The company didn’t ask him to tone down or whitewash the socially conscious, ripped-from-the headlines aspects of the movie either, which by October of that year was all too evident, if totally inadvertent. The much-lauded casting of Duane Jones, an African-American man, as the heroic lead was not a matter of message-mongering but meritocracy; per Romero, the actor was simply the most talented person they could find to play Ben, the gent who takes charge once a group of folks find themselves fighting off famished corpses from inside a farmhouse. The gesture speaks volumes once the all-white militia shows up at the end, and the “cavalry” shoots him in the head. The filmmaker later recalled driving to New York to talk to potential buyers when someone on the radio announced that Martin Luther King had been assassinated. The way it was being described, he’d later say, resembled the death he’d staged for his character to a startling degree. And though using monochromatic stock had mostly been a budget necessity, the filmmaker would note (in the invaluable documentary The American Nightmare), “the news is in black-and-white.” Watch the posse with their barking dogs and images of civil-rights demonstrations immediately spring to mind. Watch them march through fields while taking down the walking dead and it’s hard not to think of Vietnam, “the TV War,” playing out on living room screens every night. “All of my zombie films are just sort of snapshots of the time they were made,” he’d admit to a journalist in 2010.
Had it been released 10 years earlier, Night of the Living Dead would be lumped in with the pulp McCarthy parables of the day (your friends and neighbors may turn against you!). Had it been released 10 years later, the movie would be part of the wave of gorehound horror hitting screens and might have become a wake-up-sheeple metaphor (see: Dawn of the Dead ’78). It’s a movie squarely of its time, infused with the chaos and center-cannot-hold mojo of a singularly divisive year in American history. When you watch it today, hindsight provides the history lessons. But even after a gajillion other zombie movies (no, the Z-word is never uttered and yes, Romero would come to embrace the term and his history in popularizing it), there is still something genuinely unnerving about seeing the reanimated cadavers chomping on guts en masse. Herschell Gordon Lewis had given the world the splatter flick five years earlier with Blood Feast, and in garish color to boot, but again, this had the look of handheld newsreel footage. You can know that the locals in the community-college-theater-department make-up are gnoshing on innards provided by one of the film’s backers (a butcher, natch) and yet that nauseating sense of seeing something forbidden, taboo, wrong never leaves you. And even if you argue with the logic of that little girl attacking her mother in a basement (why does she use the trowel to killer her when she could have just bit into her?), the sequence still resounds with a genuinely unnerving return-of-the-repressed sense of dread. The shock of the new is long gone. The shock itself, however, remains.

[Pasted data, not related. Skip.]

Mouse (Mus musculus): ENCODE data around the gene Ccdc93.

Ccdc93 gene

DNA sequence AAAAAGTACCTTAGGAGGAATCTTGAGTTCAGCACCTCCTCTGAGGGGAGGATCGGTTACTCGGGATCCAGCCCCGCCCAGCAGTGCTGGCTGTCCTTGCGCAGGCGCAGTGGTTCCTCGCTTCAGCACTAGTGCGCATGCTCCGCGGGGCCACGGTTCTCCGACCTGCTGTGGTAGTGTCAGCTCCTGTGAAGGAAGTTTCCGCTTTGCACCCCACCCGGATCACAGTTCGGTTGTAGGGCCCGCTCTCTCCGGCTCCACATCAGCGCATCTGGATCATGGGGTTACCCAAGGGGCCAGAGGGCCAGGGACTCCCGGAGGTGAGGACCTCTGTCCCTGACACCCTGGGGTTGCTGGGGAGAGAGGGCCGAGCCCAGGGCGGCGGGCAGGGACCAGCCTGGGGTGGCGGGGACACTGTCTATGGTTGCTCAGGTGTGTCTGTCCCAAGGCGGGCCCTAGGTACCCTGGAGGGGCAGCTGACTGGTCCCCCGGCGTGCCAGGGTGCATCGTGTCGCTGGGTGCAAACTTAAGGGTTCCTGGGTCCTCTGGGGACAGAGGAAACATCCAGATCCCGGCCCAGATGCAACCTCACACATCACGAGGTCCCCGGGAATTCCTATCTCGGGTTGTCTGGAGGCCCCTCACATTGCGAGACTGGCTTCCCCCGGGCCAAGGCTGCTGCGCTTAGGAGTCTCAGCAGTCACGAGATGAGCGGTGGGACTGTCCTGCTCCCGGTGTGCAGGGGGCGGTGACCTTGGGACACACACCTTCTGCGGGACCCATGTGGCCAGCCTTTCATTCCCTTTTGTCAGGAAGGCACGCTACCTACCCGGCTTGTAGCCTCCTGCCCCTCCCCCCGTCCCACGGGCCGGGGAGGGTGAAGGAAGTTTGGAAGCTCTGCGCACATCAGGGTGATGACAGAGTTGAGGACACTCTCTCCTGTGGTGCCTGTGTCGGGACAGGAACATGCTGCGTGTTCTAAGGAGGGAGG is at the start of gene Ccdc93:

So yes, dig into the entire Dead franchise and the Eurosploitation movies filled with rotting herds it inspired, and tune in for your Walking Dead marathons, and argue the fine points of the sprinting infected versus the shuffling flesh-eaters. Let a thousand zombie apocalypse stories bloom. When you go back to Romero’s ground zero, however, you find yourself slowly becoming one of those kids in that first matinee, giggling at the gothic gloom and goofy, stiff-limbed man in the graveyard. The tittering gives way to a low-simmering terror. And then the screaming starts. It starts with one hungry ghoul slouching out of Pittsburgh. It ends having taken over the world, one bite at a time.